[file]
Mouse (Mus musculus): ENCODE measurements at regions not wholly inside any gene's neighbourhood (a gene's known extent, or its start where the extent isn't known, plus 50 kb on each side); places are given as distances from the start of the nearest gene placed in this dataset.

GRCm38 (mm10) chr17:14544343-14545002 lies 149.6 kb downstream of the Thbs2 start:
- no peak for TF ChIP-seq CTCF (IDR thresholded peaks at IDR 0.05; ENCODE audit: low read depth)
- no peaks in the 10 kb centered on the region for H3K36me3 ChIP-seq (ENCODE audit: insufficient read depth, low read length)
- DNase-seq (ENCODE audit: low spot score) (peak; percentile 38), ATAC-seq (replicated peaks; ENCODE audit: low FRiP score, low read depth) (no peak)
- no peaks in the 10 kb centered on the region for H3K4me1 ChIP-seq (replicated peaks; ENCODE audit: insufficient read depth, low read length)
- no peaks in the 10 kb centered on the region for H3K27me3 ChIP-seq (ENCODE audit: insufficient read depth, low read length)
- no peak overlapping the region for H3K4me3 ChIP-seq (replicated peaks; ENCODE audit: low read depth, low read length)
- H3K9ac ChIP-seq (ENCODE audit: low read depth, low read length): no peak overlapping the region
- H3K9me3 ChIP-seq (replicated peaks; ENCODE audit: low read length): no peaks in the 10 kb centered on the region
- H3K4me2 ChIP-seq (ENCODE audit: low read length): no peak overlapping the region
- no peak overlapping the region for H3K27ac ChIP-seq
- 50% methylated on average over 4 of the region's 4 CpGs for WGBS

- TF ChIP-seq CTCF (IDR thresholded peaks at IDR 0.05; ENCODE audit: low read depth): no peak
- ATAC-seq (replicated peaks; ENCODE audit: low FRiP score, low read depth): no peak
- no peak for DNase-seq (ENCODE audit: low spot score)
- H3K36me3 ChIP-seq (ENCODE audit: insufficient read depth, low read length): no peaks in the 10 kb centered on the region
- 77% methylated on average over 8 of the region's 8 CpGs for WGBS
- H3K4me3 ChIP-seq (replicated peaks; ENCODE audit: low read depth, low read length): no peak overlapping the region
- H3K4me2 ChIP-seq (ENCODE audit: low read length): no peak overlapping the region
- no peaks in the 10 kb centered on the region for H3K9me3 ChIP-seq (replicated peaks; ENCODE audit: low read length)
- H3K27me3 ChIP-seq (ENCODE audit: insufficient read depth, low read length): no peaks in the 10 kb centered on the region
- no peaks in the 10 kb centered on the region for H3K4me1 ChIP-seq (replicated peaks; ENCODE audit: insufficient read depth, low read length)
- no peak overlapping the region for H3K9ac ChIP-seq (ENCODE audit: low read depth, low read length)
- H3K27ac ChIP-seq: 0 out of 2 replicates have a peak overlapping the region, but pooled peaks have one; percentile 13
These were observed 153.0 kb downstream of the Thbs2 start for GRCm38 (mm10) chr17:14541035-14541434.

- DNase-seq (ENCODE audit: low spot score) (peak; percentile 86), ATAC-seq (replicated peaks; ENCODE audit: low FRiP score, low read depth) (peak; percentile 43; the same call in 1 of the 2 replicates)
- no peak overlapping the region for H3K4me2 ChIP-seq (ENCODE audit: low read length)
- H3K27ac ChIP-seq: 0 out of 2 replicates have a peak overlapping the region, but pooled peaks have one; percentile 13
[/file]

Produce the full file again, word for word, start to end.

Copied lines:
Mouse (Mus musculus): ENCODE measurements at regions not wholly inside any gene's neighbourhood (a gene's known extent, or its start where the extent isn't known, plus 50 kb on each side); places are given as distances from the start of the nearest gene placed in this dataset.

GRCm38 (mm10) chr17:14544343-14545002 lies 149.6 kb downstream of the Thbs2 start:
- no peak for TF ChIP-seq CTCF (IDR thresholded peaks at IDR 0.05; ENCODE audit: low read depth)
- no peaks in the 10 kb centered on the region for H3K36me3 ChIP-seq (ENCODE audit: insufficient read depth, low read length)
- DNase-seq (ENCODE audit: low spot score) (peak; percentile 38), ATAC-seq (replicated peaks; ENCODE audit: low FRiP score, low read depth) (no peak)
- no peaks in the 10 kb centered on the region for H3K4me1 ChIP-seq (replicated peaks; ENCODE audit: insufficient read depth, low read length)
- no peaks in the 10 kb centered on the region for H3K27me3 ChIP-seq (ENCODE audit: insufficient read depth, low read length)
- no peak overlapping the region for H3K4me3 ChIP-seq (replicated peaks; ENCODE audit: low read depth, low read length)
- H3K9ac ChIP-seq (ENCODE audit: low read depth, low read length): no peak overlapping the region
- H3K9me3 ChIP-seq (replicated peaks; ENCODE audit: low read length): no peaks in the 10 kb centered on the region
- H3K4me2 ChIP-seq (ENCODE audit: low read length): no peak overlapping the region
- no peak overlapping the region for H3K27ac ChIP-seq
- 50% methylated on average over 4 of the region's 4 CpGs for WGBS

- TF ChIP-seq CTCF (IDR thresholded peaks at IDR 0.05; ENCODE audit: low read depth): no peak
- ATAC-seq (replicated peaks; ENCODE audit: low FRiP score, low read depth): no peak
- no peak for DNase-seq (ENCODE audit: low spot score)
- H3K36me3 ChIP-seq (ENCODE audit: insufficient read depth, low read length): no peaks in the 10 kb centered on the region
- 77% methylated on average over 8 of the region's 8 CpGs for WGBS
- H3K4me3 ChIP-seq (replicated peaks; ENCODE audit: low read depth, low read length): no peak overlapping the region
- H3K4me2 ChIP-seq (ENCODE audit: low read length): no peak overlapping the region
- no peaks in the 10 kb centered on the region for H3K9me3 ChIP-seq (replicated peaks; ENCODE audit: low read length)
- H3K27me3 ChIP-seq (ENCODE audit: insufficient read depth, low read length): no peaks in the 10 kb centered on the region
- no peaks in the 10 kb centered on the region for H3K4me1 ChIP-seq (replicated peaks; ENCODE audit: insufficient read depth, low read length)
- no peak overlapping the region for H3K9ac ChIP-seq (ENCODE audit: low read depth, low read length)
- H3K27ac ChIP-seq: 0 out of 2 replicates have a peak overlapping the region, but pooled peaks have one; percentile 13
These were observed 153.0 kb downstream of the Thbs2 start for GRCm38 (mm10) chr17:14541035-14541434.

- DNase-seq (ENCODE audit: low spot score) (peak; percentile 86), ATAC-seq (replicated peaks; ENCODE audit: low FRiP score, low read depth) (peak; percentile 43; the same call in 1 of the 2 replicates)
- no peak overlapping the region for H3K4me2 ChIP-seq (ENCODE audit: low read length)
- H3K27ac ChIP-seq: 0 out of 2 replicates have a peak overlapping the region, but pooled peaks have one; percentile 13